Claw allometry in green crabs, Carcinus maenas: heterochely, handedness, and sex
Journal or Book Title
Claw loss and reversal of handedness during regeneration are common phenomena in heterochelous decapod crustaceans, which typically have one large ‘crusher’ claw on the right side and a smaller ‘cutter’ claw on the left. Little is known about the relative importance of claw growth vs. body growth during claw regeneration. Here the relationship between claw size and body size of green crabs, Carcinus maenas, was examined to test for differences in claw allometry as a function of handedness and sex, as there are differences in how males and females use their claws. A total of 730 crabs (range = 15.7–83.6 mm CW) were collected from Maine to New Jersey, USA from May to October 1997, 2000, and 2004–2005. Claw growth, particularly crushers, was accelerated in left-handed crabs and in males compared to right-handed crabs and females respectively. These differing growth strategies highlight the role of sexual dimorphism in claw usage and the importance of achieving heterochely after claw injury. These results imply that handedness should be an important factor to consider in future studies of crab morphology, behavior, and morphometrics.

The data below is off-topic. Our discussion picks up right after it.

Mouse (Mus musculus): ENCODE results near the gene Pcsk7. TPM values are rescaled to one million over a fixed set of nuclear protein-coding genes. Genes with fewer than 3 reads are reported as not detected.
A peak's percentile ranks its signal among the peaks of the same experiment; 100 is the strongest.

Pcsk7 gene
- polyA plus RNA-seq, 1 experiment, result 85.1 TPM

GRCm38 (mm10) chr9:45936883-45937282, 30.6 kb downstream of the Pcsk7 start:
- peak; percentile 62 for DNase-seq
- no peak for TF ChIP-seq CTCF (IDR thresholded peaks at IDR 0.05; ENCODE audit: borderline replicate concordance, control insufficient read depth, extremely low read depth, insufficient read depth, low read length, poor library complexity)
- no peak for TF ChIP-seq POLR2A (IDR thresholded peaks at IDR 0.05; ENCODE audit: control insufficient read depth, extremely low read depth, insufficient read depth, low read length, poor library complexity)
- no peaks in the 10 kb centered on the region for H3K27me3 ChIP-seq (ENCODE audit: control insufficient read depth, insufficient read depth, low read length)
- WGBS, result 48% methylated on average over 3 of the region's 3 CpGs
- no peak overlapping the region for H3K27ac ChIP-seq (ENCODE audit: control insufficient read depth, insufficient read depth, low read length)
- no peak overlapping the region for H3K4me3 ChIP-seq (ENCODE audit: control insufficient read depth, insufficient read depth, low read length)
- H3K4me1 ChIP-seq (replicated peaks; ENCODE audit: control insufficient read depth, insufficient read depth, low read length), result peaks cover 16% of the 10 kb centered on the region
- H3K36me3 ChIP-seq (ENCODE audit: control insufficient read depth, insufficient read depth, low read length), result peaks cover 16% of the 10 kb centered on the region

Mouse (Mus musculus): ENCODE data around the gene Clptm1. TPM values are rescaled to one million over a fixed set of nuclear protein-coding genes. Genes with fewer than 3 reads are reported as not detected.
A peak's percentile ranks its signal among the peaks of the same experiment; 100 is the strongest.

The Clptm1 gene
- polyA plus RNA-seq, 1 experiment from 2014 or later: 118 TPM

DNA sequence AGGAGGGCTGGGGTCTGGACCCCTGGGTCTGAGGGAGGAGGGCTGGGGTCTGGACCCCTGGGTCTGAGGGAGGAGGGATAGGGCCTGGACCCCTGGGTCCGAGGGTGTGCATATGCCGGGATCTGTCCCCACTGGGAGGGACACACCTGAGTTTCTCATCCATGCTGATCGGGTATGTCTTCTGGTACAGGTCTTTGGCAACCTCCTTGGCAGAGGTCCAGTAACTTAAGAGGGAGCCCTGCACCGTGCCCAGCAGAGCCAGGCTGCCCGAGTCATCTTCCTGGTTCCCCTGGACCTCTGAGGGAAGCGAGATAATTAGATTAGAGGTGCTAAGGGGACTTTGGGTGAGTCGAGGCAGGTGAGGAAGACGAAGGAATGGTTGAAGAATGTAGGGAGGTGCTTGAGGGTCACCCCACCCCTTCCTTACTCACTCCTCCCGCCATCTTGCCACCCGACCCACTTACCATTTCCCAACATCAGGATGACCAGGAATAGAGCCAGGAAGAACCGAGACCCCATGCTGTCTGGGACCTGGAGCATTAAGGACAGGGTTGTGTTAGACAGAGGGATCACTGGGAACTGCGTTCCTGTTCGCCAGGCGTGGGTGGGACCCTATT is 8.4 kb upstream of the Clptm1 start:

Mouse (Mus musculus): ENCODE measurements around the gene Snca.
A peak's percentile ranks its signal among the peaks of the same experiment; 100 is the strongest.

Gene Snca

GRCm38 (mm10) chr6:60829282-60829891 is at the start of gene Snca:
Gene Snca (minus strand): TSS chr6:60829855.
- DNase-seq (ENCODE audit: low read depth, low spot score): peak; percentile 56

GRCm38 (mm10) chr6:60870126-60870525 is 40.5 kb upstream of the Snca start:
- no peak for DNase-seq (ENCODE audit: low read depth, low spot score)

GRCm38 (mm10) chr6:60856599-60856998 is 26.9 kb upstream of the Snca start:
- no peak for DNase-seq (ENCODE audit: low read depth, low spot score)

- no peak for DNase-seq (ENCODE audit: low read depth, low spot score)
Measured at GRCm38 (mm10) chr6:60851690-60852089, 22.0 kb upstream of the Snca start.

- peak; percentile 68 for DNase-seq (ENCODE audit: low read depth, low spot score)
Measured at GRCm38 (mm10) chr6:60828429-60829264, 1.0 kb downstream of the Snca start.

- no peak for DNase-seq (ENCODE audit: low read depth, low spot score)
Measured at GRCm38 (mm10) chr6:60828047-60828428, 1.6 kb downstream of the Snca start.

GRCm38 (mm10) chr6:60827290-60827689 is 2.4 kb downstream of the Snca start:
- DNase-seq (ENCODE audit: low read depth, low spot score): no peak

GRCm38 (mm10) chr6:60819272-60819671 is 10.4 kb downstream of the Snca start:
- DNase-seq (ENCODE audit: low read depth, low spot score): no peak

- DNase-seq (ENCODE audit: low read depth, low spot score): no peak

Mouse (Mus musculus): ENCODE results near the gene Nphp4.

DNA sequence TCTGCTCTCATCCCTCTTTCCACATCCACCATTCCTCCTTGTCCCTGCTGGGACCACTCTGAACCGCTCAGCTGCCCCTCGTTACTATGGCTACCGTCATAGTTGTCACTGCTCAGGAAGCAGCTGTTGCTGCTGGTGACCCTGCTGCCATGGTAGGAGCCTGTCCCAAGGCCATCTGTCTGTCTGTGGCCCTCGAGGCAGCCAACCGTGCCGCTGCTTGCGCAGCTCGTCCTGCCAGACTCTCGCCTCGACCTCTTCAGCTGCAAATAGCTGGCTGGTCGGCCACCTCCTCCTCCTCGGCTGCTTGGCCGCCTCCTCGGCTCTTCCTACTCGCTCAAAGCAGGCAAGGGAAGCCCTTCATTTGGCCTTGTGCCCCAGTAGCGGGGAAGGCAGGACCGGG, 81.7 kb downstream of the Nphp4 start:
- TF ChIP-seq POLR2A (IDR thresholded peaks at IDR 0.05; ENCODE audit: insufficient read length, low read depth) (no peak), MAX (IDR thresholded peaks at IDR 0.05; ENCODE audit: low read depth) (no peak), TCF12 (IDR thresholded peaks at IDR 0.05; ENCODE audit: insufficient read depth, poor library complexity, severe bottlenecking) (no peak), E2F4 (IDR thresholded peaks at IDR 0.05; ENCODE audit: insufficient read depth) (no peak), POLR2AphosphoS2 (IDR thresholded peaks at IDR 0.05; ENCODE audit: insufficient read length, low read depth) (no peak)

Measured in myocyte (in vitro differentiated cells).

Juanes, F; Lee, KT; McKnight, A; and Kellogg, K, "Claw allometry in green crabs, Carcinus maenas: heterochely, handedness, and sex" (2008). MARINE BIOLOGY. 189.